This post contains spoilers for "Vertigo."

Alfred Hitchcock liked to make things weird, and not just on-screen. He made things beyond weird for Tippi Hedren in "The Birds" and generally made a lot of actors uncomfortable, to say the least. He also managed to make some excellent films, with as sinister an aura as the man himself seemingly possessed. And believe it or not, part of his filmmaking prowess came from an ability to maintain an almost childlike approach.

There's something important about having a child-like perspective on art. Stan Brakhage wrote about it in his 1963 cinematic manifesto "Metaphors On Vision," in which he talks about an "eye unruled by the man-made laws of perspective." It sounds a bit pompous but the basic idea is anything but. Approaching something without any pre-conceived notions of what that thing should be can lead to real artistic achievement. In the case of Hitchcock, he had some of that magic in his consistent ability to take himself out of his own films and think as an audience would. The famous auteur was able to maintain an eye unruled by his own knowledge of the story and come at his own movies as a viewer with no prior understanding of the plot.

For 1958's "Vertigo," the Master of Suspense adapted the French novel "D'Entre les Morts" and could have easily become too immersed in the, at times, convoluted plot to maintain his usual directorial savvy. But that didn't happen. In fact, Hitchcock was not only able to maintain his characteristic control over the movie's plot and the various beats involved, he also took the liberty of changing elements of the original story to better suit the screen — all with the audience in mind.

HItchcock Spoiled His Own Movie

"Vertigo" charts James Stewart's former detective John "Scottie" Ferguson's mental spiral as he's asked to follow the wife of his friend, Gavin Elster (Tom Helmore). Elster claims his wife, Madeline (Kim Novak), is possessed and wants Scottie to tail her and find out what's going on. Along the way, Madeline dies by suicide and Scottie descends into a state of confusion. Eventually, it's revealed that "Madeline" was, in fact, Judy Barton, an actor hired by Elster to cover up the murder of his real wife. Following what he thinks was Madeline's death, Scottie encounters Judy not knowing she is the same woman, and the two start a relationship. Judy's deception is revealed to the audience before Scottie finds out, thereby creating suspense as we, the viewers, wait to find out what Stewart's protagonist will do when he discovers the truth.

But in the original novel, that's not how things played out. In an interview conducted with critic and filmmaker Francois Truffaut in the 1960s, Alfred Hitchcock noted that "D'Entre les Morts" saves the reveal about Judy for the very end. For "Vertigo," however, the director made the decision to let the audience in on the deception early, to set up that all-important suspense. Speaking about why that was crucial, Hitchcock explained:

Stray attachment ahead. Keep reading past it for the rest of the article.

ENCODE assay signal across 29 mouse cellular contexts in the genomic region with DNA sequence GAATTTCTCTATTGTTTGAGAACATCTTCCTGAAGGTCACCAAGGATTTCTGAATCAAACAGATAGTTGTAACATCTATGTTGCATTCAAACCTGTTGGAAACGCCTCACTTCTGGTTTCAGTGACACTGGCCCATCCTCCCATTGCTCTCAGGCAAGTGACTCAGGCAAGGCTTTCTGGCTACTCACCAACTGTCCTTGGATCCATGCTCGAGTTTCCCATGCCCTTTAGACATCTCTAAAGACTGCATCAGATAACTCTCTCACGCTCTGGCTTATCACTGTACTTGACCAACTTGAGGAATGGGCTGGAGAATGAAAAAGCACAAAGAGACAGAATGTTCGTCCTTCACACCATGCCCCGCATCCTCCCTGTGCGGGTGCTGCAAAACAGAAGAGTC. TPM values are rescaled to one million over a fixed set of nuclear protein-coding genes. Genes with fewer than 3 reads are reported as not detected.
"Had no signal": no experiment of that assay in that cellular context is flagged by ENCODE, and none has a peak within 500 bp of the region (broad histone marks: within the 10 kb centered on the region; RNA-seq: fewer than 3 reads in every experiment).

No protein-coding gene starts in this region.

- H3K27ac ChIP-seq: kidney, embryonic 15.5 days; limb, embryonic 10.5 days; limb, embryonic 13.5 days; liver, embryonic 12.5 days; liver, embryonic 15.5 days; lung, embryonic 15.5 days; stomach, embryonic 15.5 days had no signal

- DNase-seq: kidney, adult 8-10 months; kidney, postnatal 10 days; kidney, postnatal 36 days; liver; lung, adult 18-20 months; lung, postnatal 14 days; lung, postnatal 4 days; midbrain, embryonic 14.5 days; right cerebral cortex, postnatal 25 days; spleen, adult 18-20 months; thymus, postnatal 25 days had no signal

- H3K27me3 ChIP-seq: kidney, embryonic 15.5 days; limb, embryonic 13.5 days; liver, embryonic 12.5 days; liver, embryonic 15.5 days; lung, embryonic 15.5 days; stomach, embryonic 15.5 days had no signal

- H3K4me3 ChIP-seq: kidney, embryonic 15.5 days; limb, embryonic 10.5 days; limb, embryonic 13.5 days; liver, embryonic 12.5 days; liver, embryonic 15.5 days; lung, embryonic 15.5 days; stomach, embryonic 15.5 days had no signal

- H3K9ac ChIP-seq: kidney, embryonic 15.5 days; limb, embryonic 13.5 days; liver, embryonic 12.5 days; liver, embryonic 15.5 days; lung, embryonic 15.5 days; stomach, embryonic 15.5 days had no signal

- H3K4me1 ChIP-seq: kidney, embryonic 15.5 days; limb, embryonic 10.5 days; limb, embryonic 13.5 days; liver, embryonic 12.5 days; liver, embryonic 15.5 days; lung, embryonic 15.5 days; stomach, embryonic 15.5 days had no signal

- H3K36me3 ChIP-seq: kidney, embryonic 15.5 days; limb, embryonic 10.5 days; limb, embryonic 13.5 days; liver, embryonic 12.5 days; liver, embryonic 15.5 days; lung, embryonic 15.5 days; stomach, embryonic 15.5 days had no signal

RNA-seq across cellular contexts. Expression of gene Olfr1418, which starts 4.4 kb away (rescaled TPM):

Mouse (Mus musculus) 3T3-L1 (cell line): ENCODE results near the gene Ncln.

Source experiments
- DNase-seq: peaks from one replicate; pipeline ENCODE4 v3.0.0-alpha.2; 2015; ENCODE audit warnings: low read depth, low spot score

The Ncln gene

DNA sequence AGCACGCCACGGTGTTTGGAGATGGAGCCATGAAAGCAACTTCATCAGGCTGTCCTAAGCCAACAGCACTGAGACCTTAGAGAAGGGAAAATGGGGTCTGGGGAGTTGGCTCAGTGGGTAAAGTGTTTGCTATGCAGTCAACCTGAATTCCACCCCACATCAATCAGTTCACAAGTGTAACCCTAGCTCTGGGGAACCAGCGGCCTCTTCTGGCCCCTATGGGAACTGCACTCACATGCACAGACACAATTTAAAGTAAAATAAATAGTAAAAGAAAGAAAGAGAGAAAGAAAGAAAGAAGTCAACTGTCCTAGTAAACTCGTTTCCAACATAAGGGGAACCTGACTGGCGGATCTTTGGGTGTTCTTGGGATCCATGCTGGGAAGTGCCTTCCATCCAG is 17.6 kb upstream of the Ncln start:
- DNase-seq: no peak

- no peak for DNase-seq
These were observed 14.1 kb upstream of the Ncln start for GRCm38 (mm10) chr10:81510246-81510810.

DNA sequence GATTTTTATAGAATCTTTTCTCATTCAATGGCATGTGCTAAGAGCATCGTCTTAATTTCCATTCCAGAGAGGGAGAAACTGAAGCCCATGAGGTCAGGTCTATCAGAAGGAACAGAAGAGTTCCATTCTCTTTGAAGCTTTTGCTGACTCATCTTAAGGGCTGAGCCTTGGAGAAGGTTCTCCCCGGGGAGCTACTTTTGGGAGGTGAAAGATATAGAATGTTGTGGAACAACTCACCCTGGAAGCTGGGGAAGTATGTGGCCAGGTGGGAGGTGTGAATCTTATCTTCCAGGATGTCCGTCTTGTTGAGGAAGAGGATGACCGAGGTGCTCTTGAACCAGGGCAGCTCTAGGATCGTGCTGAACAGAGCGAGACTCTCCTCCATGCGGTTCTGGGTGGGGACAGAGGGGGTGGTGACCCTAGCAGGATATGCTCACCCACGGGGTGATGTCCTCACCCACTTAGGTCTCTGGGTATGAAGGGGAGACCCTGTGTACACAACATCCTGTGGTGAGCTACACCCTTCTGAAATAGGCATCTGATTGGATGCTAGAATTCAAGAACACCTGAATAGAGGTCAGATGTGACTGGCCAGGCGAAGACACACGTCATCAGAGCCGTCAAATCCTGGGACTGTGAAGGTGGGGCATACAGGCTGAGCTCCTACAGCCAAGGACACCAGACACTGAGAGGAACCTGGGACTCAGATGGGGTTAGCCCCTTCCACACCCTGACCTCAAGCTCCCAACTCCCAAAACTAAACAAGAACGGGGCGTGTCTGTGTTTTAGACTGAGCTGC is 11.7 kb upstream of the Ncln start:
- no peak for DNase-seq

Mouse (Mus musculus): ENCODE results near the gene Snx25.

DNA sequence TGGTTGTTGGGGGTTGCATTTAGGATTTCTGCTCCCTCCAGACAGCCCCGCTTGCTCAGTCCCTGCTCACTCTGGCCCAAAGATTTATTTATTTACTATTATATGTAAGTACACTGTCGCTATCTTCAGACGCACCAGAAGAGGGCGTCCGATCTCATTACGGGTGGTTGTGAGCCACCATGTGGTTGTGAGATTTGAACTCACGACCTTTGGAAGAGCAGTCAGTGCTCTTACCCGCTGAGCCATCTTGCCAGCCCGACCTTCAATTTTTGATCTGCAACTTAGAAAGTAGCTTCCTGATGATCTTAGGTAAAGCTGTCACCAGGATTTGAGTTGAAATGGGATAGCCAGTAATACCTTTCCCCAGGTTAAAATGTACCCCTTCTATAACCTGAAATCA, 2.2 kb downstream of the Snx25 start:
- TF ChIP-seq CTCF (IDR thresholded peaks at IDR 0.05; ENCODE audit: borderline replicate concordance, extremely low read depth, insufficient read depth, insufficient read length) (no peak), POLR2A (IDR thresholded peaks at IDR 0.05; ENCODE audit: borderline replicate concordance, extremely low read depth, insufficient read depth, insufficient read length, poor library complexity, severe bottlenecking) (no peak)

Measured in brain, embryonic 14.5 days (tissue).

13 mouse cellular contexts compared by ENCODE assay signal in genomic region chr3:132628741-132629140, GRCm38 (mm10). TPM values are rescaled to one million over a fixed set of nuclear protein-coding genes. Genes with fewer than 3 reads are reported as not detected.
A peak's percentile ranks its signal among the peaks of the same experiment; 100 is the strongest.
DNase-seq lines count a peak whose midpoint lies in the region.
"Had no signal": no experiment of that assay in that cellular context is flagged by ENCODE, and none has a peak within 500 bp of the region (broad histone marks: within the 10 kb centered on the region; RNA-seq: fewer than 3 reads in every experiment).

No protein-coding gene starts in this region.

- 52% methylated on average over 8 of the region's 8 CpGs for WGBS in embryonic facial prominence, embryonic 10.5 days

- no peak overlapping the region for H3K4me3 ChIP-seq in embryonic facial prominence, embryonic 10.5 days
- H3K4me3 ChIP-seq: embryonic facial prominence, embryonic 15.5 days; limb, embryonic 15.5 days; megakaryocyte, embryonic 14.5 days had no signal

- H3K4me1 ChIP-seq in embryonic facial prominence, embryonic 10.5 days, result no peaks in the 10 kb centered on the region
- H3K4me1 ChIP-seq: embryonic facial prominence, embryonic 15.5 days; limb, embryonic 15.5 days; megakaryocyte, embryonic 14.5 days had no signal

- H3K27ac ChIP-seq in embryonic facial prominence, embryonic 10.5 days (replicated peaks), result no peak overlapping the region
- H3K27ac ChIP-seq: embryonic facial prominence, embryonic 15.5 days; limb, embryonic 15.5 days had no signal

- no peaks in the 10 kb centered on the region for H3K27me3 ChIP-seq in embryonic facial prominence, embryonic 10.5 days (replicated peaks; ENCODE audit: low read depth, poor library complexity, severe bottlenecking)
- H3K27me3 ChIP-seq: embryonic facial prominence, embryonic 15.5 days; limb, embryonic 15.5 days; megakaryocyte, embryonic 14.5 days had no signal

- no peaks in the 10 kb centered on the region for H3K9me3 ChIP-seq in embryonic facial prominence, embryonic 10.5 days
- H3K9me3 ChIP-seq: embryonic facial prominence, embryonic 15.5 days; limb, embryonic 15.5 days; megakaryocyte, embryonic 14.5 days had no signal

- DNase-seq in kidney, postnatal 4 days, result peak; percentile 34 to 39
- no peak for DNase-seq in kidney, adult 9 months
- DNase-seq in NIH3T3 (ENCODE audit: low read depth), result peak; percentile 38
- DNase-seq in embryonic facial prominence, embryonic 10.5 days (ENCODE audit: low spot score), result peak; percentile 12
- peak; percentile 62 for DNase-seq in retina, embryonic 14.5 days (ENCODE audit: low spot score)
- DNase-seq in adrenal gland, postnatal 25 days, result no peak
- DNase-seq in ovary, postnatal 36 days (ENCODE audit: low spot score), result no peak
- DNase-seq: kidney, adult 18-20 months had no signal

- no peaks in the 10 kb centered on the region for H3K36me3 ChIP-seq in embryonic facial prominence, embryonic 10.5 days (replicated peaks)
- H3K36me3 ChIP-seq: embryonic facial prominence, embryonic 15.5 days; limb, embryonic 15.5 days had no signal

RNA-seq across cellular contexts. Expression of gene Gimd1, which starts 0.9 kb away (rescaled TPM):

"I put myself in the place of a child whose mother is telling him a story. When there's a pause in her narration, the child always says, 'What comes next, Mommy?' Well, I felt that the second part of the novel was written as if nothing came next, whereas in my formula, the little boy, knowing that Madeleine and Judy are the same person, would then ask, 'And Stewart doesn't know it, does he? What will he do when he finds out about it?'"

Suspense Vs Surprise

According to Alfred Hitchcock, "Everyone around [him] was against this change." Typically, the big reveal would be saved until the film's denouement to maximize its impact. But the always-thoughtful director recognized the suspense that would come from the audience knowing something James Stewart's character didn't, and knew this would draw them into the movie in a way that a shock ending never could. There were also narrative benefits to his version. When Scottie asks Judy to change her appearance to be more like Madeline, her reluctance is all the more believable, as the audience knows it could give away that she and the "Madeline" that Scottie met are the same person.

It's the attention to details like this that helped "Vertigo" dethrone "Citizen Kane" as Sight And Sound's greatest film of all time back in 2012 (before being dethroned itself in 2022). But this kind of forethought goes beyond attention to detail. It's the difference between being childish and that childlike approach Hitchcock employed. Whereas lesser directors might get excited at the thought of a big twist at the end of their film, Hitchcock was always thinking about the primacy of suspense and how best to convey a story to an audience. It takes something special to be able to step back from your art, especially when you have something as complex as the plot of "Vertigo," and employ that "unruled eye."

For some reason, however, he decided to go beyond explaining his narrative choices in the interview with Francois Truffaut, telling him that Stewart's character basically "wants to go to bed with a woman who's dead [and] is indulging in a form of necrophilia." Almost made it through that interview without making it weird, Hitch.

Read this next: Alfred Hitchcock's 20 Best Films Ranked

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